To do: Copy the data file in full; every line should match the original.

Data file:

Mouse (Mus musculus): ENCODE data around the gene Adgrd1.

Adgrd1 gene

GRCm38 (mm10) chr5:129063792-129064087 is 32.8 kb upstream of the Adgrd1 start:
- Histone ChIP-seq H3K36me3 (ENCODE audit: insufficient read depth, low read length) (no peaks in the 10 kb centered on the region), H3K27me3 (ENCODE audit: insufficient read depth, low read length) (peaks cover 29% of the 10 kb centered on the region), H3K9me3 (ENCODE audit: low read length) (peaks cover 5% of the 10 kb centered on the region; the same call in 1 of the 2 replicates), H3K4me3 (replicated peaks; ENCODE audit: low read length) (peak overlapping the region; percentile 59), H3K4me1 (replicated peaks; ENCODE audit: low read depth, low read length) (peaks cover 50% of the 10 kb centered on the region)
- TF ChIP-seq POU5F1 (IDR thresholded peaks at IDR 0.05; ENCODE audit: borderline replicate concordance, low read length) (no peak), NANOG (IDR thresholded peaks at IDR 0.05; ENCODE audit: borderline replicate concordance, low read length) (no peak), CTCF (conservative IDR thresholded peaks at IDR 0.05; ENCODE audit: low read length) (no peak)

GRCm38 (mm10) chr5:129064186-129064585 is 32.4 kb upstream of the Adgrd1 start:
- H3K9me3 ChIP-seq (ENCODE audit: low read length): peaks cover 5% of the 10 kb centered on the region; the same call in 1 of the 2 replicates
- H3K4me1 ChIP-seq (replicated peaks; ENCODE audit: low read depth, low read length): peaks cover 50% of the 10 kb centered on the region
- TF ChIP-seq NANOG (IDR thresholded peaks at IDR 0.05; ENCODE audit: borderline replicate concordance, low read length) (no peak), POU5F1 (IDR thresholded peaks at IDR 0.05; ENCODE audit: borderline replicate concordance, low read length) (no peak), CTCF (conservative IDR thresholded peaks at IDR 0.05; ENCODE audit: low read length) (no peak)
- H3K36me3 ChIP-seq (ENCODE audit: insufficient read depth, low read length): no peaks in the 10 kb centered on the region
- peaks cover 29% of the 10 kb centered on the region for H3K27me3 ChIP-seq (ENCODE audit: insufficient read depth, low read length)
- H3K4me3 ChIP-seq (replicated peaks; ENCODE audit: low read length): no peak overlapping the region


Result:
Mouse (Mus musculus): ENCODE data around the gene Adgrd1.

Adgrd1 gene

GRCm38 (mm10) chr5:129063792-129064087 is 32.8 kb upstream of the Adgrd1 start:
- Histone ChIP-seq H3K36me3 (ENCODE audit: insufficient read depth, low read length) (no peaks in the 10 kb centered on the region), H3K27me3 (ENCODE audit: insufficient read depth, low read length) (peaks cover 29% of the 10 kb centered on the region), H3K9me3 (ENCODE audit: low read length) (peaks cover 5% of the 10 kb centered on the region; the same call in 1 of the 2 replicates), H3K4me3 (replicated peaks; ENCODE audit: low read length) (peak overlapping the region; percentile 59), H3K4me1 (replicated peaks; ENCODE audit: low read depth, low read length) (peaks cover 50% of the 10 kb centered on the region)
- TF ChIP-seq POU5F1 (IDR thresholded peaks at IDR 0.05; ENCODE audit: borderline replicate concordance, low read length) (no peak), NANOG (IDR thresholded peaks at IDR 0.05; ENCODE audit: borderline replicate concordance, low read length) (no peak), CTCF (conservative IDR thresholded peaks at IDR 0.05; ENCODE audit: low read length) (no peak)

GRCm38 (mm10) chr5:129064186-129064585 is 32.4 kb upstream of the Adgrd1 start:
- H3K9me3 ChIP-seq (ENCODE audit: low read length): peaks cover 5% of the 10 kb centered on the region; the same call in 1 of the 2 replicates
- H3K4me1 ChIP-seq (replicated peaks; ENCODE audit: low read depth, low read length): peaks cover 50% of the 10 kb centered on the region
- TF ChIP-seq NANOG (IDR thresholded peaks at IDR 0.05; ENCODE audit: borderline replicate concordance, low read length) (no peak), POU5F1 (IDR thresholded peaks at IDR 0.05; ENCODE audit: borderline replicate concordance, low read length) (no peak), CTCF (conservative IDR thresholded peaks at IDR 0.05; ENCODE audit: low read length) (no peak)
- H3K36me3 ChIP-seq (ENCODE audit: insufficient read depth, low read length): no peaks in the 10 kb centered on the region
- peaks cover 29% of the 10 kb centered on the region for H3K27me3 ChIP-seq (ENCODE audit: insufficient read depth, low read length)
- H3K4me3 ChIP-seq (replicated peaks; ENCODE audit: low read length): no peak overlapping the region